It's been about two weeks since I posted about my mint kombucha experiment. I heard it couldn't be done, but I gave it a go anyways. The outcome has been entirely without regret. I've had chance to drink some of my mint-bucha now and it is definitely a full out kombucha with a nice clear taste complete with minty tones.
Last night while entertaining a couple of young ladies I told them about kombucha. Neither had heard of it before, but they welcomed my offer to let them have a try. I started out by giving them each a sample of regular kombucha which I had brewed using black tea. Their reactions to it were positive. This was a nice surprise for me as up til that point I had only been able to convince my less adventurous family to try it. None of my immediate family were very excited about it, nor did they seem to enjoy it (My father did confess later that he thought it was good. However, he didn't even finish his small glass of it). So, after my first positive kombucha sharing experience with these young ladies, I progressed on to the next mix. The mint kombucha. I tasted it first myself to make sure it hadn't aged to long and become too strong. I thought I would like it maybe a day or two younger, but still it was pretty decent so I let them try. To my surprise not only did they both like it, but they thought it was even better than the regular kombucha. I felt like a success. :)
I feel it is important that I say more about the mint kombucha itself now. Last time I blogged about it I was still waiting for signs that my experimental brew would form a new scoby during the fermentation process, as is standard with kombucha brewed from black or green tea. In the time since that post my minty brew has formed a very healthy looking white scoby complete with pockets of yeast and all. This means that the organisms which ferment the tea into kombucha not only didn't deteriorate, but they actually thrived enough to form a new cellulose mass (that we refer to as the scoby or mother).
There are a couple of other things I'd like to mention about my mint kombucha so you may better understand my methods.
Typically when one sets out to brew a new batch of kombucha they will start out with one or more scoby's and a measure of kombucha from a previous batch to help get the new batch off to a good start (by helping to make the mix more acidic). However, since I had no previous batch of mint kombucha to use as starter I had to improvise. I added one scoby borrowed from a batch of black tea kombucha, but I did not want to add any of the actual kombucha as starter. My reasoning behind this was not merely a matter of not wanting to mix flavors, but rather I wanted to know that if the mint kombucha did work that it was not due to having some trace of black tea mixed into it. For hygiene sake I needed to make the mix acidic enough to not go rancid or get moldy before it had a chance to ferment so I chose to add a small measure of distilled white vinegar. This essentially served the same purpose as adding some finished kombucha by making the tea acidic. I am aware that some people do this for regular kombucha as well, so I thought it would be a safe way to go.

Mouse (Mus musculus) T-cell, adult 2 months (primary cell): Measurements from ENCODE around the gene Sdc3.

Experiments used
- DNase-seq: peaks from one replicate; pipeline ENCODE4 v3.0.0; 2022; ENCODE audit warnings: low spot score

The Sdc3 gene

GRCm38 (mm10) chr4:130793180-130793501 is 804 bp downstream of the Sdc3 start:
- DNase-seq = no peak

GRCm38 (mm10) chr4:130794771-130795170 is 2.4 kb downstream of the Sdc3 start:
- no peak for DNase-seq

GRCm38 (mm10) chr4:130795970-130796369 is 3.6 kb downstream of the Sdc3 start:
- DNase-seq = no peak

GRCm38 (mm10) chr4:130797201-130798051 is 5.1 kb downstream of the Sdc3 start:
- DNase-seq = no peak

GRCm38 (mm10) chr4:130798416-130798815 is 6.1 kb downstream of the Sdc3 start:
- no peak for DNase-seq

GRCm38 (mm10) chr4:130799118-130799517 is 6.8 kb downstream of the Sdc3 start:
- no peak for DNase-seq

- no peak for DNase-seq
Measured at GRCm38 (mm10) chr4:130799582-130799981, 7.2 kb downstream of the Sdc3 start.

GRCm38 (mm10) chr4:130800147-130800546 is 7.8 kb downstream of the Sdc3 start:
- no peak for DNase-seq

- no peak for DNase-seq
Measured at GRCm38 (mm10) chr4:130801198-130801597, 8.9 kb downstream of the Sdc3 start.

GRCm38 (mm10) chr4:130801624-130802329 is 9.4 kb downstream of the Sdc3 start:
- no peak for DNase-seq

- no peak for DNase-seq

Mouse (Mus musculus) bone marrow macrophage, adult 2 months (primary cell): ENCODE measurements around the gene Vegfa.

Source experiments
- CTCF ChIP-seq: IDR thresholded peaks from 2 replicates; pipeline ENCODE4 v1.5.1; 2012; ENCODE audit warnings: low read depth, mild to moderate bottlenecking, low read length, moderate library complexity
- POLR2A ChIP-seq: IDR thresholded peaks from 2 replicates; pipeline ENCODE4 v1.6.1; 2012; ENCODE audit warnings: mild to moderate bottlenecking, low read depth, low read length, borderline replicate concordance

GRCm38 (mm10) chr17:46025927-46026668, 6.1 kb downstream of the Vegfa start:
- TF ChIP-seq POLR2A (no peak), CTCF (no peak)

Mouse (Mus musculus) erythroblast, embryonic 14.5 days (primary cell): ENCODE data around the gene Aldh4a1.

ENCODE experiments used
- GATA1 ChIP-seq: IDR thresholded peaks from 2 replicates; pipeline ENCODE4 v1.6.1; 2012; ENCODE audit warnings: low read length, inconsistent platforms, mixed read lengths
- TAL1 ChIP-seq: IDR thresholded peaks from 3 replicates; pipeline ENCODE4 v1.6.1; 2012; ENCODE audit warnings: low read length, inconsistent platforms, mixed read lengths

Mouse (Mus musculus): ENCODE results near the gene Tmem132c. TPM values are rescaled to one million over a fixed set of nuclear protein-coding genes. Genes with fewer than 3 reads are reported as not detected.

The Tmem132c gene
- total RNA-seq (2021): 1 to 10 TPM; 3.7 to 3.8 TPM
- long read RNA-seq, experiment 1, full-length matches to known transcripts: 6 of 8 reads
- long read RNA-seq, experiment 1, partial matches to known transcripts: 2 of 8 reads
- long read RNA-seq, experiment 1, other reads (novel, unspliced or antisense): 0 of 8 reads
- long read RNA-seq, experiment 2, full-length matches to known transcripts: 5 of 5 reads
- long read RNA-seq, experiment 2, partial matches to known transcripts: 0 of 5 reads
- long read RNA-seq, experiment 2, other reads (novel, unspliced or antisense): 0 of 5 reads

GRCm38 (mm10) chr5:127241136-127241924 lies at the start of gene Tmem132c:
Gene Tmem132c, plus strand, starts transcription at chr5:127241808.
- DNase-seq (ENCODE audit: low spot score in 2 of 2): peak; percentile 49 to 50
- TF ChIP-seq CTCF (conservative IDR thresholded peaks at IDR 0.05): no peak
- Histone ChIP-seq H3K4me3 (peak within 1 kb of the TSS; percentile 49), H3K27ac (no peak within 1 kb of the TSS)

As I mentioned in my previous post, it was taking longer for my mint kombucha to begin forming a new scoby than it was for my black tea kombucha, but I have a good idea for why this is. When I brew a new batch of kombucha using black tea I usually start out with about 20% kombucha mixed with the fresh sweet tea. That gets it going a lot faster. With the mint kombucha I didn't add any finished kombucha at all, only the distilled vinegar. I was very conservative with the amount of vinegar I added, and although I didn't measure it I am sure that it did not come anywhere near the amount needed to bring my mint-bucha to the level of acidity that the 20% kombucha does. Essentially the mint kombucha just had farther to go before it could get to the acidic state in which the scoby grows best. It's also possible that it took the bacterias a little while to adapt to the different environment, but I am convinced that even if this is the case it was not a significant set back.
Anyone who has brewed kombucha will know that the longer it brews the more vinegary it becomes (to a point). Eventually, if you let it go too long it becomes vinegar and is no longer drinkable unless diluted. The same is true of my mint kombucha. It becomes more and more vinegary as it ages, and I currently have a batch set aside to do just that. I am making mint vinegar. I have already started to come up with ideas for why mint vinegar is a good idea, so let me name a few. Vinegar is an important part of many salad dressings, so how cool would it be to make a refreshing minty dressing using mint vinegar? Some people use vinegar to clean, but vinegar isn't exactly the nicest smelling thing around is it? Hopefully the mint vinegar will have a more welcome minty smell. I've experimented with cleaning my hair using vinegar but found the smell too strong. I look forward to trying a mint vinegar hair rinse. We'll see how lovely I smell then. :) Also, there seems to be some sort of a tradition where people to serve leg of lamb with mint jelly. Not only that, but some people add vinegar to their meat to make it more tender. How tasty would it be to kill two birds with one stone and just marinate the lamb meat in mint vinegar to make it tender and minty? These are the things I have thought of to try to date. We'll see if I can come up with anything else.